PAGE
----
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NSF News Release

Why You Need to Specify Cast Iron Plumbing for Your Home
For most of us, the biggest investment we will make in our lifetime is the purchase of a new house or condominium.

Why You Need to Specify Cast Iron Plumbing for Your Home
For most of us, the biggest investment we will make in our lifetime is the purchase of a new house or condominium. Whether constructing a new dwelling or altering an existing living space, new homeowners in the know are asking more and more questions about the materials in their new construction.

Today's homeowner is inquisitive about options such as windows, plumbing fixtures, and interior decorating themes. The value conscious homeowner is also looking beyond the frills and asking questions about the mechanical, plumbing and electrical systems too.

Homeowners realize that these hidden systems, which provide for today's living comfort, are not all the same. Insistence on different electrical outlets, heating equipment, and plumbing products is often the result of prior unsatisfactory experiences. This may be from reading articles or watching TV shows like 60 Minutes which focused on failures of plastic piping. Astute owners no longer accept any old "guts" in their new home simply because someone obtained a "deal" on the material.

We suggest that you focus attention on total value when selecting a drain waste and vent (DWV) system (the permanent and crucial system which conveys waste water from the house, across the property line, to the city sewers, and vents the plumbing system gases to the atmosphere.) By insisting on a cast iron DWV system you can assure yourself the same quiet, dependable DWV service that made cast iron soil pipe the industry standard for DWV systems.

Before 1970 most drain, waste, and vent (DWV) systems used cast iron pipe and fittings. Since then, many homes have been constructed using plastic (ABS or PVC) piping systems. Because the DWV systems are hidden behind the walls, most homeowners do not know the kind of pipe they have.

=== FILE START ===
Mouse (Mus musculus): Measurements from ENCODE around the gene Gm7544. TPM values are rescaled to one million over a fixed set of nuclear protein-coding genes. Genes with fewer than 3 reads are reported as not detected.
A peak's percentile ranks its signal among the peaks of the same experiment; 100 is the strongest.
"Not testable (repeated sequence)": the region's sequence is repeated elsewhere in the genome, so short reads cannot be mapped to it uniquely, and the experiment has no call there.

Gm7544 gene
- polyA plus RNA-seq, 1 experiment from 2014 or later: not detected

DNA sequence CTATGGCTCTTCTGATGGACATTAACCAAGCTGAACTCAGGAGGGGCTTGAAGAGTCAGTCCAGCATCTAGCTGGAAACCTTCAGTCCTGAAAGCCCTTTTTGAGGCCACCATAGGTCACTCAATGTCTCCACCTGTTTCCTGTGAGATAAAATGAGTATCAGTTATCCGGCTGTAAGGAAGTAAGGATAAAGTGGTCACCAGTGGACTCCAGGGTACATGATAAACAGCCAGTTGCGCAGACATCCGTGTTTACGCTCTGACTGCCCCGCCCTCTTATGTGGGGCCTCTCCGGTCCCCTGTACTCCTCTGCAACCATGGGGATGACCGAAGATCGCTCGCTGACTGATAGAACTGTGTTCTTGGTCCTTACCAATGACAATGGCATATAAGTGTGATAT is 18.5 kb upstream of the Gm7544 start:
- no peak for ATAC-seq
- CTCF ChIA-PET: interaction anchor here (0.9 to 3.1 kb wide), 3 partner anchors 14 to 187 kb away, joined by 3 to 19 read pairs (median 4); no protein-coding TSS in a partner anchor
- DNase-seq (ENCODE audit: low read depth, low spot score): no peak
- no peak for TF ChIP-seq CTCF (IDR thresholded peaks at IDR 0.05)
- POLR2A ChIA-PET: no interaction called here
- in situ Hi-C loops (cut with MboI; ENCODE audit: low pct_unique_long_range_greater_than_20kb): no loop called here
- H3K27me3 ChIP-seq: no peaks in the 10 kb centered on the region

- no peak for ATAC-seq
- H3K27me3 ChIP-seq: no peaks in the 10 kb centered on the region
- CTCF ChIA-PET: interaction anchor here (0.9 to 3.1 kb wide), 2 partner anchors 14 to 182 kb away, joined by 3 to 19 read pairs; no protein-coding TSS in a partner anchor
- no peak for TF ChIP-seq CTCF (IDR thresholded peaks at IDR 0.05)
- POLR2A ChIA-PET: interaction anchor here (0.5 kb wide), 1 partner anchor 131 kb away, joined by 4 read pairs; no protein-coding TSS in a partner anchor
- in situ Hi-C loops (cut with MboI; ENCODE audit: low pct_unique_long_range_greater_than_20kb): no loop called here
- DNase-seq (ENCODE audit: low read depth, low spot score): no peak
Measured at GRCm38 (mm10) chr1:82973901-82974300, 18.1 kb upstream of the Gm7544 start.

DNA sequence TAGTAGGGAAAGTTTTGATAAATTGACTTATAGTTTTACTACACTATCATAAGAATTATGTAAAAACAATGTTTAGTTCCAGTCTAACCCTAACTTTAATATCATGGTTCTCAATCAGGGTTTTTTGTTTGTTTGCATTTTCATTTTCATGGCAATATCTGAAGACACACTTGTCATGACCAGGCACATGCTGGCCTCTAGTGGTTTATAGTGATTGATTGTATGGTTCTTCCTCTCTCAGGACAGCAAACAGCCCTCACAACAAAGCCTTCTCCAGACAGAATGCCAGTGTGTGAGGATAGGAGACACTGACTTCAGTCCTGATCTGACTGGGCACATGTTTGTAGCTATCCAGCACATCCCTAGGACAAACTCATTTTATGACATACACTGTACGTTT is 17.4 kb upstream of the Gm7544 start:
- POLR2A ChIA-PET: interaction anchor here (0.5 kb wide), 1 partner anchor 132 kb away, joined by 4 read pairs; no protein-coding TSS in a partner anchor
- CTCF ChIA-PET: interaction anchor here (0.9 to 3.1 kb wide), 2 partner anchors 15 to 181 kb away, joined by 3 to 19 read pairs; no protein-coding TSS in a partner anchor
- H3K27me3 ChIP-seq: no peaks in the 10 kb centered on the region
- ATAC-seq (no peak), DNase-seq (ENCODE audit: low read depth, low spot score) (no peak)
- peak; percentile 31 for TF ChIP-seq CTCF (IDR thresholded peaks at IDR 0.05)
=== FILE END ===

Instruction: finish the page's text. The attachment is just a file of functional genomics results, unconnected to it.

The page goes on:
Many builders and homeowners have become aware of the noise problems associated with plastic piping systems. Due to these noise problems cast iron is now specified because of it's superior sound suppression. This time proven material is again today's choice for custom residences.

Why Cast Iron?
For centuries, cast iron pipe and fittings have been used to convey waste and water throughout the western world. Cast iron pipe installed at the Fountains of Versailles in 1623 is still functioning today. Cast iron plumbing installed in the White House in the 1800s still functions flawlessly. Reliable cast iron has proven its worth over the years in many demanding applications, an historical track record unmatched by substitute materials. For a more thorough history of cast iron soil pipe and fittings please follow this link to our history page.

The Quiet Pipe: Cast iron is known for it's quiet operation. Studies done by The Cast Iron Soil Pipe Institute (CISPI) have shown that cast iron soil pipe and fittings, because of their dense molecular structure and rubber gasket joints, are 750% more effective in reducing plumbing noise than substitute materials. The owner of today's $200,000 house will not tolerate the noise of waste water gushing down the living room walls through plastic piping materials when the quiet alternative, cast iron, is so readily available.

Easy to Install: Did you know that cast iron DWV piping often outlasts the building it serves? Today's cast iron systems use compression gaskets and couplings which are easy to install and easy to alter for future modification. With plastic pipe and fittings, using solvent cement connections, piping has to be cut out and thrown away if mistakes are made or alterations are necessary. Some people are unaware that hubless cast iron systems fit in modern stud walls more easily than plastic DWV systems, taking up slightly less space in the wall.

Strength, Durability and Safety: If you have ever visited a residential construction site where plastic pipe is being used during the stage when the walls are being "roughed in" you probably noticed that the contractor has installed small steel plates on the studs where the piping is installed. These plates are used to protect the plastic piping from being punctured when the drywall is nailed or screwed to the studs. Cast iron DWV systems do not necessitate the use of these plates since the nails or screws will not puncture the wall of a cast iron pipe or fitting. Consider the piece of mind you will have when you move into your new home and begin driving nails into the wall to hang pictures and shelves, knowing that you specified the use of cast iron pipe and fittings for your DWV system.